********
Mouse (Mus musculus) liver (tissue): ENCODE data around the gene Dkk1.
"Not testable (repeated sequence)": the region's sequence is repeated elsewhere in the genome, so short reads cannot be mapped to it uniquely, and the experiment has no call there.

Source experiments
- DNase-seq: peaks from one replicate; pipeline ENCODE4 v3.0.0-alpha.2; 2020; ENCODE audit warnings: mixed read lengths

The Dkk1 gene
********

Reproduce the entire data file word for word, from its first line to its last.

Mouse (Mus musculus) liver (tissue): ENCODE data around the gene Dkk1.
"Not testable (repeated sequence)": the region's sequence is repeated elsewhere in the genome, so short reads cannot be mapped to it uniquely, and the experiment has no call there.

Source experiments
- DNase-seq: peaks from one replicate; pipeline ENCODE4 v3.0.0-alpha.2; 2020; ENCODE audit warnings: mixed read lengths

The Dkk1 gene